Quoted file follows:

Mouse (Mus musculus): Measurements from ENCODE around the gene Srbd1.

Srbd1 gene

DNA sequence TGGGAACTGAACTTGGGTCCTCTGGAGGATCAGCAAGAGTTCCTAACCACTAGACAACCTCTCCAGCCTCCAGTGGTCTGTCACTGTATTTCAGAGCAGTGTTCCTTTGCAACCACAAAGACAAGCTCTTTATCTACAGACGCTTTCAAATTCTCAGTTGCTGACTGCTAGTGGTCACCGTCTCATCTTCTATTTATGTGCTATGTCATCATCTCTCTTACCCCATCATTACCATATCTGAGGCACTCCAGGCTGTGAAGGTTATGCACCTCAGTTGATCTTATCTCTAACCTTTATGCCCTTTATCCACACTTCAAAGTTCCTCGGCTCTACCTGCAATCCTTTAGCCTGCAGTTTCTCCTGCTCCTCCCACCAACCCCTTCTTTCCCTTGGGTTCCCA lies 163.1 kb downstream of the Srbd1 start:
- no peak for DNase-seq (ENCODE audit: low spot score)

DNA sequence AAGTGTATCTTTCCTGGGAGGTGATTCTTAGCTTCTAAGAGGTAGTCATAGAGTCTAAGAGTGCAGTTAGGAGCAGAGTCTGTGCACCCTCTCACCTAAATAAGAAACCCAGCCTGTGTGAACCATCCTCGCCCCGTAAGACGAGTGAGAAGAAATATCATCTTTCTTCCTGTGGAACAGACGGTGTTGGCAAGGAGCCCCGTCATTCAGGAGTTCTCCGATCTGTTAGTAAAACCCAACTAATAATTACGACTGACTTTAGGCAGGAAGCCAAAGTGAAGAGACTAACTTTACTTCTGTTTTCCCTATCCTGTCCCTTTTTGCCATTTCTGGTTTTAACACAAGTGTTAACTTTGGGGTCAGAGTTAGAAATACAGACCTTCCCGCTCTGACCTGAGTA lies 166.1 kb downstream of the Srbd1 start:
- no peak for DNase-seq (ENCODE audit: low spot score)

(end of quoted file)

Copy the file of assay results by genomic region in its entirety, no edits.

Mouse (Mus musculus): Measurements from ENCODE around the gene Srbd1.

Srbd1 gene

DNA sequence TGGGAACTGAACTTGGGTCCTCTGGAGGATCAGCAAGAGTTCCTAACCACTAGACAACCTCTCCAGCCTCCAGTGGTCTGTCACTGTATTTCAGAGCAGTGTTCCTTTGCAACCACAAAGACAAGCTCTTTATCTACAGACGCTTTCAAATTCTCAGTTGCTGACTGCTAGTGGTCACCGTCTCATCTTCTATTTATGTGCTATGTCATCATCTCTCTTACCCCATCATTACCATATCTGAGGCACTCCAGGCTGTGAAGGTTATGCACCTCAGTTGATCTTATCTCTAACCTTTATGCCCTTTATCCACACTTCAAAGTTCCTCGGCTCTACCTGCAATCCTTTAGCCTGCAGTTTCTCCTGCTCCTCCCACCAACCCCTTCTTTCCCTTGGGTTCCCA lies 163.1 kb downstream of the Srbd1 start:
- no peak for DNase-seq (ENCODE audit: low spot score)

DNA sequence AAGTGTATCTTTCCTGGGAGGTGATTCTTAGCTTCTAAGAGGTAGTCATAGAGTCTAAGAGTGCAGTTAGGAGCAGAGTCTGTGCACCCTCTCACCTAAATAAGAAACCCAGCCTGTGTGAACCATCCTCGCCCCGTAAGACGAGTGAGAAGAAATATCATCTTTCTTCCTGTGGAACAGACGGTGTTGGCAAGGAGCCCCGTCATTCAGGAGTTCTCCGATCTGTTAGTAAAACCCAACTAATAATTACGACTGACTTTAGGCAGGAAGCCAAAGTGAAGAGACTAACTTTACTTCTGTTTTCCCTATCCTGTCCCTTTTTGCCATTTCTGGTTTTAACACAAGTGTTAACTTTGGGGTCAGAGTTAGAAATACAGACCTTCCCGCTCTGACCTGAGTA lies 166.1 kb downstream of the Srbd1 start:
- no peak for DNase-seq (ENCODE audit: low spot score)